by John G. Connor, M.Ac., L.Ac. edited by Barbara Connor, M.Ac., L.Ac.

Table of Contents
General Recommendations
Useful Foods for Constipation
Foods to Avoid
The Question of Laxatives

• Barbara and I get very good results treating constipation with the combination of craniosacral acupuncture, hara visceral work, herbs and dietary recommendations.

• Constipation results when waste material moves too slowly through the large intestine, resulting in infrequent and/or painful elimination.

• It is important that the bowels move on a daily basis. The colon is a holding tank for waste matter that should be removed within eighteen to twenty-four hours. Harmful toxins can form after this period.

• In most cases constipation arises from insufficient amounts of fiber and fluids in the diet. Other causative factors include inadequate exercise, advanced age, a heavy consumption of junk food, certain drugs and diseases such as diverticulosis, hemorrhoids, hernia, bowel cancer, indigestion, obesity, headaches, insomnia and gas. Constipation may also occur in the later stages of pregnancy.

• In general a diet of whole grains, fresh fruits and vegetables combined with nonstressful exercise are the best solutions to constipation.

• The more fiber contained in the diet from fruits, vegetables, legumes and whole grains the softer and larger the amount of feces that will pass.

• Drink plenty of water. Drink at least eight 8-ounce glasses of water every day, whether you are thirsty or not.

• Eat smaller portions — no large, heavy meals.

• Get some exercise. Physical activity speeds the movement of waste through the intestines.

Foods which lubricate the intestines:
• Spinach, bananas, sesame seed oil, honey, pears, prunes, peaches, apples, apricots, walnuts, pine nuts, almonds, alfalfa sprouts,, soy products, carrots, cauliflower, beets, okra, seaweed

Foods which promote bowel movements:
• Cabbage, papaya, peas, black sesame seed, coconut, sweet potato, asparagus, figs, castor oil, bran from oats, wheat or rice.

Demulcent herbs:
• Psyllium seeds, flaxseed oil, marshmallow root, fenugreek seed, licorice root. Flaxseed oil or freshly ground flaxseeds help to soften stools. (Demulcent herbs are rich in mucilage and soothe and protect irritated or inflamed tissue. They reduce irritation down the whole length of the bowel.)

• Ground psyllium seeds are an excellent concentrated source of fiber. Psyllium is also useful in irritable bowel syndrome, spastic colon and hemorrhoids. LDL cholesterol can be lowered up to 20 percent with psyllium. Be sure to take psyllium with plenty of water.

• Consume plenty of foods that are high in pectin, such as apples, carrots, beets, bananas, cabbage, citrus fruits, dried peas and okra.

• Aloe vera has a healing and cleansing effect on the digestive tract and aids in forming soft stools. Drink 1/2 cup of aloe vera juice in the morning and at night.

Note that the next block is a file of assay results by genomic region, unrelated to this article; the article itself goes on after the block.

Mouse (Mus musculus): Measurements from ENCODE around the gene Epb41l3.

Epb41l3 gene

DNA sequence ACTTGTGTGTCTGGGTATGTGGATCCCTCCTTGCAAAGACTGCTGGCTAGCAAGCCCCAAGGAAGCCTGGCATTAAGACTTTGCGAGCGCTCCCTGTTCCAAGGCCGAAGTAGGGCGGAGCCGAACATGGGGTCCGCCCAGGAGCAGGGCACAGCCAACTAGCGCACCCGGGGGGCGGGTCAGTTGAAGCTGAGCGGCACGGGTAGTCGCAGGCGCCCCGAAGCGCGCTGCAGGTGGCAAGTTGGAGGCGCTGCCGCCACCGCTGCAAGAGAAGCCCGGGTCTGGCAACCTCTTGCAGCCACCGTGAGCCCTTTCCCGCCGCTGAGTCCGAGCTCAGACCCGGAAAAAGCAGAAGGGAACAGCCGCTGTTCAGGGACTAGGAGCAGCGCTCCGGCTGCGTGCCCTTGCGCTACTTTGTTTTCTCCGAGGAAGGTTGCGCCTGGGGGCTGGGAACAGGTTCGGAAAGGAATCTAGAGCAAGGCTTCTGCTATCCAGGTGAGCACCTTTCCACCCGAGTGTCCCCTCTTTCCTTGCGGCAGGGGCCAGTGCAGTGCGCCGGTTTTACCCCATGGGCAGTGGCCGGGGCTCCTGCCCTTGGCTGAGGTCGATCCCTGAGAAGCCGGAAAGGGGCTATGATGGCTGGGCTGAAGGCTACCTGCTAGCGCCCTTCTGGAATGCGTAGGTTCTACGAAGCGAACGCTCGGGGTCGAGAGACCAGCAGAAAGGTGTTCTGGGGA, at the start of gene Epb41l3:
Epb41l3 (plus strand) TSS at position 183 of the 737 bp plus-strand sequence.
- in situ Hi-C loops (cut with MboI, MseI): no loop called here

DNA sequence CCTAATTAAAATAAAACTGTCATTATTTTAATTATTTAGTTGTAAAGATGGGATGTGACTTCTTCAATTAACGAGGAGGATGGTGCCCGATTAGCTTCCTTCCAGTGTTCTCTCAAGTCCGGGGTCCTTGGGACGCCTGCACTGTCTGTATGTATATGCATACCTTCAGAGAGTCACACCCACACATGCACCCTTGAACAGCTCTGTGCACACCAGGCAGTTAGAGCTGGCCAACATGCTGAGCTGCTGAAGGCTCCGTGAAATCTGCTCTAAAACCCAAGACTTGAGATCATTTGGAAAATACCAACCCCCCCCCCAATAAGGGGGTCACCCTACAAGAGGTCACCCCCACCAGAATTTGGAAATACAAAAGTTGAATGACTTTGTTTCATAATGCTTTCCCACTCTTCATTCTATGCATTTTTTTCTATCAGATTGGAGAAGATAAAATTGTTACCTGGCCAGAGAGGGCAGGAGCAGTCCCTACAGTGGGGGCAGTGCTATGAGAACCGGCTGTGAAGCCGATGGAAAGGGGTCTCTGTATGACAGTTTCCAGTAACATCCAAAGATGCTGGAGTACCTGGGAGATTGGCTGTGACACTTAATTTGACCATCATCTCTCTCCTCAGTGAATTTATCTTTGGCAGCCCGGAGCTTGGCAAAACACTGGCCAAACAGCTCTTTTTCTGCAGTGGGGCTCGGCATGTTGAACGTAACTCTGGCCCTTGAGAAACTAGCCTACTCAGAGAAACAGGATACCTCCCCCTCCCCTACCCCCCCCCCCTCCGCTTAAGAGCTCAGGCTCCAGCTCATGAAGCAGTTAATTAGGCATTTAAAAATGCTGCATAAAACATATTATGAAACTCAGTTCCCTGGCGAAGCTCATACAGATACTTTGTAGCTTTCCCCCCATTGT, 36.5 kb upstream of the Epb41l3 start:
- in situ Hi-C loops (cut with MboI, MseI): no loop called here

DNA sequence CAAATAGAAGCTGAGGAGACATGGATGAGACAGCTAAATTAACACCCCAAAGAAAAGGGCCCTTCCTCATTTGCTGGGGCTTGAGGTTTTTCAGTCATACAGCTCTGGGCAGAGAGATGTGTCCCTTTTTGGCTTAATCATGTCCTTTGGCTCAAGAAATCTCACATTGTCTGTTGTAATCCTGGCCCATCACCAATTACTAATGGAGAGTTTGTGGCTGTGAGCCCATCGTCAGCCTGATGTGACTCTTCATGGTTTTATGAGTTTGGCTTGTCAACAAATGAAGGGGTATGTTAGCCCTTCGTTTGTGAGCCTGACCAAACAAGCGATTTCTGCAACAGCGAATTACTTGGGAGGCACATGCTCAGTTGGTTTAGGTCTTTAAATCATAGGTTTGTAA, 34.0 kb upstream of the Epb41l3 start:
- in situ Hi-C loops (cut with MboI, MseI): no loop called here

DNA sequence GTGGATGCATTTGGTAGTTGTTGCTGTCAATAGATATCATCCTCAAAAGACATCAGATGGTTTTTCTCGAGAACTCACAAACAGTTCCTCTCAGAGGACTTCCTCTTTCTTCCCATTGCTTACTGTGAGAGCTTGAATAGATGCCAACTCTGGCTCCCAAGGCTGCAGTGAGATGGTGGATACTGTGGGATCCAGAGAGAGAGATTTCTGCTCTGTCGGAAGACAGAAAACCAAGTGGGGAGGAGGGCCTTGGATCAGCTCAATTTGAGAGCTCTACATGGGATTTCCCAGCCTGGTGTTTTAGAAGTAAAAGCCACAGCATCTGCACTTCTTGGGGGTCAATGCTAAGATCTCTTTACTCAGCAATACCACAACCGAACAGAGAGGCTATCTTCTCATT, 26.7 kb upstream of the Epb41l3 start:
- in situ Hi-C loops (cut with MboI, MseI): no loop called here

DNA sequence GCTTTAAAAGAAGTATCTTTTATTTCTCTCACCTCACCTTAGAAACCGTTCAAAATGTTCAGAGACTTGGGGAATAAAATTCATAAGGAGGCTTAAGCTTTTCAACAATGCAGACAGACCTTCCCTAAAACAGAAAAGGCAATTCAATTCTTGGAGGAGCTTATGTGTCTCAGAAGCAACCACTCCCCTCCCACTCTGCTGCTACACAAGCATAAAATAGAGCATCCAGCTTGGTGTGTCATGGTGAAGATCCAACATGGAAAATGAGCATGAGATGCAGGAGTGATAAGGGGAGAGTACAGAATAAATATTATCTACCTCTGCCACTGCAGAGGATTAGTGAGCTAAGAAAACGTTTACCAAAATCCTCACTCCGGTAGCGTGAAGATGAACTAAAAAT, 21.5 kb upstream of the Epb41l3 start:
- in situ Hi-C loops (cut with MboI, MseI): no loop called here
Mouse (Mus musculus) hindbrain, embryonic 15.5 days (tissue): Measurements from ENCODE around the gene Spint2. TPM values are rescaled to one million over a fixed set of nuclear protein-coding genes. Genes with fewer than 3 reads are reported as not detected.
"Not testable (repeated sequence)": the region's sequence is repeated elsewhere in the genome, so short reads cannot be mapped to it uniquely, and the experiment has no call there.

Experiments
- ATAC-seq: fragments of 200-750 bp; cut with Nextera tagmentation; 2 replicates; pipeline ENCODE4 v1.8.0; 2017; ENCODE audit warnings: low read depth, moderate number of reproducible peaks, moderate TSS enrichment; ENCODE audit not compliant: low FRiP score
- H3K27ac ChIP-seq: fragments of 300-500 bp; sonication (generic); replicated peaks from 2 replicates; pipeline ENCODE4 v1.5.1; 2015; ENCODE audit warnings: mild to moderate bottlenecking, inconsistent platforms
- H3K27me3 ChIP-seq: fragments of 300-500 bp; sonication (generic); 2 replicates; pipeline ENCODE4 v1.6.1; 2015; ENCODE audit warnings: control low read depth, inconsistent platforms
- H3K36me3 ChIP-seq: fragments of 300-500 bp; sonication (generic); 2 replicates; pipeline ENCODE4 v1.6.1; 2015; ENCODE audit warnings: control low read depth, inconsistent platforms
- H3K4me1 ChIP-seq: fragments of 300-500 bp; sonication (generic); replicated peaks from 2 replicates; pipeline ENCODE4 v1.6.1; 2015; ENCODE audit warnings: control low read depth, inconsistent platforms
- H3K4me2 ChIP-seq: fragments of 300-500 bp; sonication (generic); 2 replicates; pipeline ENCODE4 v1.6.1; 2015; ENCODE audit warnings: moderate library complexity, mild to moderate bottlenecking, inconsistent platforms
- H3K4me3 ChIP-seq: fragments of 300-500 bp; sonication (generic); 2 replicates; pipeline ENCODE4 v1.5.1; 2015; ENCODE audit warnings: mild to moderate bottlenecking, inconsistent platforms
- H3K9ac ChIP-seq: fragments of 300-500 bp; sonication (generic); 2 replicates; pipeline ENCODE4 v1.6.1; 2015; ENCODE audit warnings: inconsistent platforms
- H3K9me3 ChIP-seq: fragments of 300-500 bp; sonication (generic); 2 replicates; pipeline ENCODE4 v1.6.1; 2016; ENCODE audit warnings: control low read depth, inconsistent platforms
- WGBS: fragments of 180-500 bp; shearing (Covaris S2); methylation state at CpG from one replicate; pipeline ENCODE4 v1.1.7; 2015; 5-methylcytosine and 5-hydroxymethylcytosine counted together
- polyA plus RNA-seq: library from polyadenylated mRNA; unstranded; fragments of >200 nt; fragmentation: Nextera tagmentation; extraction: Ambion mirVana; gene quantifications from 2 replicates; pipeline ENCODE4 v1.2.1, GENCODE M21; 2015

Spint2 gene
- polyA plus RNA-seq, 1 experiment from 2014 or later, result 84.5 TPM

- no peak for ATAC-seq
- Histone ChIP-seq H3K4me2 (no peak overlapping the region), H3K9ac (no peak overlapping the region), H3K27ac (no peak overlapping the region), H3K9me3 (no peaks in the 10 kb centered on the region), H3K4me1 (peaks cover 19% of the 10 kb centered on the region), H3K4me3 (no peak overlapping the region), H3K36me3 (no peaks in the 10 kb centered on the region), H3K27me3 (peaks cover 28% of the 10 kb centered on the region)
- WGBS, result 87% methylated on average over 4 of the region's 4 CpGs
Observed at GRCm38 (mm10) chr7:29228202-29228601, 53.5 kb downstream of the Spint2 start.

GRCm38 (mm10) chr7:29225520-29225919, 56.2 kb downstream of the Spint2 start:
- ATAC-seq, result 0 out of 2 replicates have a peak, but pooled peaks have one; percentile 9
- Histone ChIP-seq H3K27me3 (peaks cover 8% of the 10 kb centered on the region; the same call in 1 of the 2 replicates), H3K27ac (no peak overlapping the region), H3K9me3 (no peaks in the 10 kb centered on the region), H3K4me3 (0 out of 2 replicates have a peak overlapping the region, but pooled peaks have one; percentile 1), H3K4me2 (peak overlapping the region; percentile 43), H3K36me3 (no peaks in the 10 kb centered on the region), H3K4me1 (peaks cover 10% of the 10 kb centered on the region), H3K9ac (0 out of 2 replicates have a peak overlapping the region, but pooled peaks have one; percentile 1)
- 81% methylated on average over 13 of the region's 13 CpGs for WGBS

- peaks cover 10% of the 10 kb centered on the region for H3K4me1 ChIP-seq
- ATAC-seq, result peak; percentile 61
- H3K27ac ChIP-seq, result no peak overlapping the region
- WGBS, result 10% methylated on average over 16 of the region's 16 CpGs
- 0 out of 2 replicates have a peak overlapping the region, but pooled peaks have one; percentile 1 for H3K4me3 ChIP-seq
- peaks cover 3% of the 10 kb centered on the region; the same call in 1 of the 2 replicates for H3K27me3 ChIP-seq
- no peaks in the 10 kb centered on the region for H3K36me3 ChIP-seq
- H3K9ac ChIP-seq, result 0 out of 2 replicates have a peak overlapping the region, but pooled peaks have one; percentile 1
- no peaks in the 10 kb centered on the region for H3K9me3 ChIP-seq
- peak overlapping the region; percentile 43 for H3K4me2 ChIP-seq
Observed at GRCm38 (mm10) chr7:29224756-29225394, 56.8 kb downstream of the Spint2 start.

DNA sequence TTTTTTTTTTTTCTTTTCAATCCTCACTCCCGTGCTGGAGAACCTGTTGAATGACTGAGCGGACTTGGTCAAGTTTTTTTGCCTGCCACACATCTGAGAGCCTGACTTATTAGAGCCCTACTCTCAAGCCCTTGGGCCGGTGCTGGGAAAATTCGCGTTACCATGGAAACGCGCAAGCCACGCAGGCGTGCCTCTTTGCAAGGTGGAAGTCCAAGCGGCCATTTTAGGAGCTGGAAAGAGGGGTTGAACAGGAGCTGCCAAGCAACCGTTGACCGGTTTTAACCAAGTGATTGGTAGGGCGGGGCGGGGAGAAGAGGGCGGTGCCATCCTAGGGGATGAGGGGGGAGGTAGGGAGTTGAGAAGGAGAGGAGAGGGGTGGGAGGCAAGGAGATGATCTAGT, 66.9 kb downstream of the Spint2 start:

Natural Laxatives:
• Prunes and figs are the best natural laxatives

• Herbs that function as laxatives are alfalfa, dandelion (weak), senna leaf and dong quai for chronic cases. Coffee is a natural laxative but may constipate in certain individuals who drink too much.

Flora enhancing foods
• Acidophilus, sauerkraut, miso, dairy, yogurt, kefir.

Magnesium supplementation:
• Supplementation of magnesium at 600-900 mg a day helps to relieve constipation by drawing water into the contents of the large intestine and by relaxing irritated, constricted intestinal walls. Food sources include: apples, apricots, avocados, bananas, green leafy vegetables, kelp, lemon, lima beans, millet, peaches, soybeans, tofu, watercress, wheat and whole grains. Herbal sources include: alfalfa, cayenne, chamomile, dandelion, fennel seed, lemongrass and peppermint.

• Avoid all products with baking soda or baking powder, alcohol, tea, yeasted breads, refined white foods, e.g., white flour, white sugar, white rice.
• Milk and cheese cause constipation in some people.
• Constipation may be a side effect of iron supplementation.
• Check your medicine cabinet for drugs that cause constipation. Diuretics, painkillers, tranquilizers, antidepressants, antihistamines, narcotics and decongestants are potential culprits

• Too frequent use of laxatives such as Ex-Lax and Dulcolax can result in loss of electrolytes (especially potassium) and dehydration, and the colon may become unable to contract on its own.

Balch, James R, M.D., and Balch, Phyllis A, C.N.C., Description for Nutritional Healing Garden City Park: Avery Publishing Group, 1997
Hudson, Tori, N.D., Women’s Encyclopedia of Natural Medicine, Los Angeles: Keats Publishing, 1999
Kirschmann, Gayla J., and Kirschmann, John D., Nutrition Almanac, New York; McGraw-Hill 1996
Mindell, Earl, RPh., Ph.D. & Hopkins, Virginia, Prescription Alternatives, New Canaan, CT: Keats Publ, 1998
Pitchford, Paul, Healing with Whole Foods, Berkeley: North Atlantic Books, 1993
Werbach, Melvyn R., M.D, Nutritional Influences on Illness, Tarzana: Third Line Press, 1996

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Compassionate Acupuncture and Healing Arts, providing craniosacral acupuncture, herbal and nutritional medicine in Durham, North Carolina. Phone number 919-309-7753.

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